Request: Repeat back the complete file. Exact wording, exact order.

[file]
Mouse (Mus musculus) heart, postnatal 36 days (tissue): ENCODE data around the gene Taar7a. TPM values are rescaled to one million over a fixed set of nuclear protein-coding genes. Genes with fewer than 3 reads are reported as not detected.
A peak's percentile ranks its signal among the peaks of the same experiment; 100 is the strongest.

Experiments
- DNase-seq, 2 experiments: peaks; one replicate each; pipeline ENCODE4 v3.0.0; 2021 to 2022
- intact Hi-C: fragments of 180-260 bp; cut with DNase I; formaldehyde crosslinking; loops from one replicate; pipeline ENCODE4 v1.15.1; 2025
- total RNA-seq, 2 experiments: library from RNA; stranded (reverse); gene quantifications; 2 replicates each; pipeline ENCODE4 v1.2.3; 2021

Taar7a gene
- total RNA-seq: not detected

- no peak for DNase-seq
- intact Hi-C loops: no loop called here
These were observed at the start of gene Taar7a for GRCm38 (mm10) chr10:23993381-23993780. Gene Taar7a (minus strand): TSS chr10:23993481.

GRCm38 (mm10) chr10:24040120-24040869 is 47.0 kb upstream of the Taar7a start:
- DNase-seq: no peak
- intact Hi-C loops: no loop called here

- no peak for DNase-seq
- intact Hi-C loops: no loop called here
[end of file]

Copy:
Mouse (Mus musculus) heart, postnatal 36 days (tissue): ENCODE data around the gene Taar7a. TPM values are rescaled to one million over a fixed set of nuclear protein-coding genes. Genes with fewer than 3 reads are reported as not detected.
A peak's percentile ranks its signal among the peaks of the same experiment; 100 is the strongest.

Experiments
- DNase-seq, 2 experiments: peaks; one replicate each; pipeline ENCODE4 v3.0.0; 2021 to 2022
- intact Hi-C: fragments of 180-260 bp; cut with DNase I; formaldehyde crosslinking; loops from one replicate; pipeline ENCODE4 v1.15.1; 2025
- total RNA-seq, 2 experiments: library from RNA; stranded (reverse); gene quantifications; 2 replicates each; pipeline ENCODE4 v1.2.3; 2021

Taar7a gene
- total RNA-seq: not detected

- no peak for DNase-seq
- intact Hi-C loops: no loop called here
These were observed at the start of gene Taar7a for GRCm38 (mm10) chr10:23993381-23993780. Gene Taar7a (minus strand): TSS chr10:23993481.

GRCm38 (mm10) chr10:24040120-24040869 is 47.0 kb upstream of the Taar7a start:
- DNase-seq: no peak
- intact Hi-C loops: no loop called here

- no peak for DNase-seq
- intact Hi-C loops: no loop called here